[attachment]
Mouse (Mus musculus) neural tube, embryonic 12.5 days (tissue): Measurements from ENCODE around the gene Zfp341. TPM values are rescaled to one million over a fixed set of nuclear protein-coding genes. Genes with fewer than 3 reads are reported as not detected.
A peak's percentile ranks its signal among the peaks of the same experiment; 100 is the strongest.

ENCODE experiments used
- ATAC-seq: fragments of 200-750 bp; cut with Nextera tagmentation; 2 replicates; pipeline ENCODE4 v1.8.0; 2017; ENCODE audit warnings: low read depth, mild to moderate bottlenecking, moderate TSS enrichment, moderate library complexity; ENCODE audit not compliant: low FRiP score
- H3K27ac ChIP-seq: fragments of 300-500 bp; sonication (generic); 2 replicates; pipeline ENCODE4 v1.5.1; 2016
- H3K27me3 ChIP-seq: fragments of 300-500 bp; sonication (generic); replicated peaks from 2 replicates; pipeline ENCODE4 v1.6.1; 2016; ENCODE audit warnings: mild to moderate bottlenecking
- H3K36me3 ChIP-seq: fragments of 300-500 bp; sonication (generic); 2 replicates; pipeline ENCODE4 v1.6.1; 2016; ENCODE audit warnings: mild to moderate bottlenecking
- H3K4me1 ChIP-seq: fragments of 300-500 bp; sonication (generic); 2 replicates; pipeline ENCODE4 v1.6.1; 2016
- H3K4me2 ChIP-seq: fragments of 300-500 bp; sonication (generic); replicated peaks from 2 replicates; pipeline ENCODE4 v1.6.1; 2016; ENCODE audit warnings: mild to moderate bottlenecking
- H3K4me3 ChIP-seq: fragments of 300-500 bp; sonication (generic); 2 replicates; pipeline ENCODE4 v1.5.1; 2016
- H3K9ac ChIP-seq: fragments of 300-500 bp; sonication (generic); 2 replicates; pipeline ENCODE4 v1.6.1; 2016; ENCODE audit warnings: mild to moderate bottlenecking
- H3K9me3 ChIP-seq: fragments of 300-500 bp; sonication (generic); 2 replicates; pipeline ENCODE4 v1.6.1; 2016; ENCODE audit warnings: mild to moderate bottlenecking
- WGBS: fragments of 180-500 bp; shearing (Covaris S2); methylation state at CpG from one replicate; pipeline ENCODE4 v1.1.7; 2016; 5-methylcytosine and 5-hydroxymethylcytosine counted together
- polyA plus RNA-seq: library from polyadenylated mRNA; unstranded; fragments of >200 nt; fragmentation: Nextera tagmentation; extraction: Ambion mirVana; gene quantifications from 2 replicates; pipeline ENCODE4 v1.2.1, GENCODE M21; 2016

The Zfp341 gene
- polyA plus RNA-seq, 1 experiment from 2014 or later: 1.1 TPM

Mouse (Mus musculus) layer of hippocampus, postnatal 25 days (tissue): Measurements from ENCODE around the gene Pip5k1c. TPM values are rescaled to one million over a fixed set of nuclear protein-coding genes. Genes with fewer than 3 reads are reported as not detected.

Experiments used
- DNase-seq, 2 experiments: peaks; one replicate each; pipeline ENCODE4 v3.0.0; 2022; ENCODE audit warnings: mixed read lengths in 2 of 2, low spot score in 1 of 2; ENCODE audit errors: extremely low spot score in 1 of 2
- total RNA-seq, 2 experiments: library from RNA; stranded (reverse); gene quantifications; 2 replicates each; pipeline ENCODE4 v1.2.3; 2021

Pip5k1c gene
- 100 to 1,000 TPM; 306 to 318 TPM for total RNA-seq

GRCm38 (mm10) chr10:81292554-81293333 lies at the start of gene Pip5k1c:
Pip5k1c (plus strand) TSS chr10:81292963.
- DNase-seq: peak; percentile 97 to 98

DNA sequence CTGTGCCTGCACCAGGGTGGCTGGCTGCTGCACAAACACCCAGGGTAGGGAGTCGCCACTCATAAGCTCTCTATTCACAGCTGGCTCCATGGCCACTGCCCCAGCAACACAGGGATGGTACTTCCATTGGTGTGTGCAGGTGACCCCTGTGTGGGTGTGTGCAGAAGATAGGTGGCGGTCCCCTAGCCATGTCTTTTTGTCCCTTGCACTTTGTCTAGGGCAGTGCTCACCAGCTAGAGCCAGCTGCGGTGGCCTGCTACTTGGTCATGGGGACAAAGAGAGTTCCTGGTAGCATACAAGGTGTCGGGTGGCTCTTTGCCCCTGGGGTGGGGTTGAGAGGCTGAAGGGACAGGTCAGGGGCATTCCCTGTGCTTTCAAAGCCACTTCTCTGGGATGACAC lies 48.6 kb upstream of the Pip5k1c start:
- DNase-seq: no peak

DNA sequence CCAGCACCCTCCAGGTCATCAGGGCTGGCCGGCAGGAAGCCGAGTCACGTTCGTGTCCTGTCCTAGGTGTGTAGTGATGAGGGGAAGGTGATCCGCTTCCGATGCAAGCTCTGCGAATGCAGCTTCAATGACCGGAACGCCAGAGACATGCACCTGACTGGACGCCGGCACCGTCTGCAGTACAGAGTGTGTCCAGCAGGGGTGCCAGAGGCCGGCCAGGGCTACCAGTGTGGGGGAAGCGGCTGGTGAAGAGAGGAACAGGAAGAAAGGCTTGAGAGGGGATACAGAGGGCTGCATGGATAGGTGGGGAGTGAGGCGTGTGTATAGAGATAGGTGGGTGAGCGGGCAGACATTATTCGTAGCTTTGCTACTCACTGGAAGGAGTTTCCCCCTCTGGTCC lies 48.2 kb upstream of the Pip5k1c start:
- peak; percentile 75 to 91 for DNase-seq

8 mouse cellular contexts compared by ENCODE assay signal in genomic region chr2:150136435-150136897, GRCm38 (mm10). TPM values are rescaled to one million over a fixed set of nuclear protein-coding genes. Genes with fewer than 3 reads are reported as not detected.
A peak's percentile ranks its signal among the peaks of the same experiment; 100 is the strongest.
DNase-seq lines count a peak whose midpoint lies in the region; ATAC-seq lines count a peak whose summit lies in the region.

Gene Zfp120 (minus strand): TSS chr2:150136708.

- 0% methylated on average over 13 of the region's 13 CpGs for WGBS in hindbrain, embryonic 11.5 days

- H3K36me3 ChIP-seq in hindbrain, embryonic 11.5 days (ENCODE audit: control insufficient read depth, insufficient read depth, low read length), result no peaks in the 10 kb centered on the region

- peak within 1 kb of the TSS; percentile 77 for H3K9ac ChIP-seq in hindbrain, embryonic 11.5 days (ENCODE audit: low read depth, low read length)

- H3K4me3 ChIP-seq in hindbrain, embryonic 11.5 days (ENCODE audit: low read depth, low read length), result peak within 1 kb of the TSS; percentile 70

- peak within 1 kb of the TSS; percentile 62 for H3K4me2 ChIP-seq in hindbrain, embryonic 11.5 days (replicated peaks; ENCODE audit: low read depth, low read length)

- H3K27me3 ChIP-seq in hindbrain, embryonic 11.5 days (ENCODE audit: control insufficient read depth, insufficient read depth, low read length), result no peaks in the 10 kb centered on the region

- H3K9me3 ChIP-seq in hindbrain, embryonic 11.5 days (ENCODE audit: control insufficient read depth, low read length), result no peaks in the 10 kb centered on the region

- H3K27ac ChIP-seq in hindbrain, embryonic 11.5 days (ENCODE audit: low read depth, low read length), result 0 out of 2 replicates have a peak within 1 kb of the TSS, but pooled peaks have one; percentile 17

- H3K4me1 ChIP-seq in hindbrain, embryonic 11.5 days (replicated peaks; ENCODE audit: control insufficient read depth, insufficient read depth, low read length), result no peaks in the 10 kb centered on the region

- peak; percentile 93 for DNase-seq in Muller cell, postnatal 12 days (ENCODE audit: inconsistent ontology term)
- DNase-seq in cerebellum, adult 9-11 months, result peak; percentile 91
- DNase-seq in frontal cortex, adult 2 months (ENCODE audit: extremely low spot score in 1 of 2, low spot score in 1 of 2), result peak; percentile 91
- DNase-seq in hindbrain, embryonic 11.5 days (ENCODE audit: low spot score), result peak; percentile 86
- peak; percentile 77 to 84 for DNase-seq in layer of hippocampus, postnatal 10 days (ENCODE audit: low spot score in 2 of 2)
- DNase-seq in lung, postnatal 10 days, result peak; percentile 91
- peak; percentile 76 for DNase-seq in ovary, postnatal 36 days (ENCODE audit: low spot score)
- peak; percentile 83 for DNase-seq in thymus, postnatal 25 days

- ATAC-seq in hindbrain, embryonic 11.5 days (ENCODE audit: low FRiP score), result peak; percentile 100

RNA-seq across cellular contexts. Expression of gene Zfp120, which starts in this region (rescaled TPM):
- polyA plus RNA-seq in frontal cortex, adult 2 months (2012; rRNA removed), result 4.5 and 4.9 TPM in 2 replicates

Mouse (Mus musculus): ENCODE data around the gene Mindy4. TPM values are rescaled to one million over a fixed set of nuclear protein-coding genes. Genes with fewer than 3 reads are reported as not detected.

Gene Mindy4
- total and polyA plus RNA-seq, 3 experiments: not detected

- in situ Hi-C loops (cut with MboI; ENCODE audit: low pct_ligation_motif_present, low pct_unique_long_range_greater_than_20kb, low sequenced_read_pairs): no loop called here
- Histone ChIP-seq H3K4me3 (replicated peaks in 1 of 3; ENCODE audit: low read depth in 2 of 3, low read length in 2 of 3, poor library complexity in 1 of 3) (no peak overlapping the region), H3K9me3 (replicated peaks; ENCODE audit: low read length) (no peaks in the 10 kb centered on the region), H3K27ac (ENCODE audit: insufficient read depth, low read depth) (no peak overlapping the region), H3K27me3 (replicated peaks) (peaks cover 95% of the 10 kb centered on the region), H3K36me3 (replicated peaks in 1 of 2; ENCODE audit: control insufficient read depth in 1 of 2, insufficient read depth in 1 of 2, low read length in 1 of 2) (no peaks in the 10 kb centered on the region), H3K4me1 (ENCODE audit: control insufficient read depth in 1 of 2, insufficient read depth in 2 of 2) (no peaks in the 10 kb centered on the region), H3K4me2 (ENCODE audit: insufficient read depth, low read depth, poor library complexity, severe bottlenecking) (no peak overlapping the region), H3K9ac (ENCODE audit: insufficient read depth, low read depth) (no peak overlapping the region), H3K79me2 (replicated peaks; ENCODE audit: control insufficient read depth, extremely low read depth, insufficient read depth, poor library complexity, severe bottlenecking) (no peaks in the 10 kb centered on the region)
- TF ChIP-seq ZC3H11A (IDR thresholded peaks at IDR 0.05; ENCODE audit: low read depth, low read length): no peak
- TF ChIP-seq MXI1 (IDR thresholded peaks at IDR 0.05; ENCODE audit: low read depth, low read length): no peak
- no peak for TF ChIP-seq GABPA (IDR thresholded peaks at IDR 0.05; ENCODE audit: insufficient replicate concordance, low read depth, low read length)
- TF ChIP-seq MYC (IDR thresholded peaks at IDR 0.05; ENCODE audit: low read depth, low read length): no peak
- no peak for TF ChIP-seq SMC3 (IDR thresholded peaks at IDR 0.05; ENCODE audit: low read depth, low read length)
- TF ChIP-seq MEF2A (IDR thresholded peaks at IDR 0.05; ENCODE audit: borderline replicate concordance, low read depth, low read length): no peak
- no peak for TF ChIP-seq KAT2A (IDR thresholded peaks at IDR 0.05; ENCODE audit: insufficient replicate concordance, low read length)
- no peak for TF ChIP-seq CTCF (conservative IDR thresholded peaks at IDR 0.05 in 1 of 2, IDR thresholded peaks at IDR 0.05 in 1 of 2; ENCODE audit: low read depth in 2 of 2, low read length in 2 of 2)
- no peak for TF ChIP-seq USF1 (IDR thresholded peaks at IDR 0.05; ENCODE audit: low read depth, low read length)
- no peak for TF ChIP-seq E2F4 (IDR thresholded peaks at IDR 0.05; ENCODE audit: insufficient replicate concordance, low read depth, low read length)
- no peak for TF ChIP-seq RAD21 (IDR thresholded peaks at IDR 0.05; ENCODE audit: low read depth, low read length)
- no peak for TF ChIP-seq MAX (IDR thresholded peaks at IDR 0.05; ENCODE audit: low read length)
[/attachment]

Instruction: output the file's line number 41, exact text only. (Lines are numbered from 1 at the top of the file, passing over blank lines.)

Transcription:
- H3K27ac ChIP-seq in hindbrain, embryonic 11.5 days (ENCODE audit: low read depth, low read length), result 0 out of 2 replicates have a peak within 1 kb of the TSS, but pooled peaks have one; percentile 17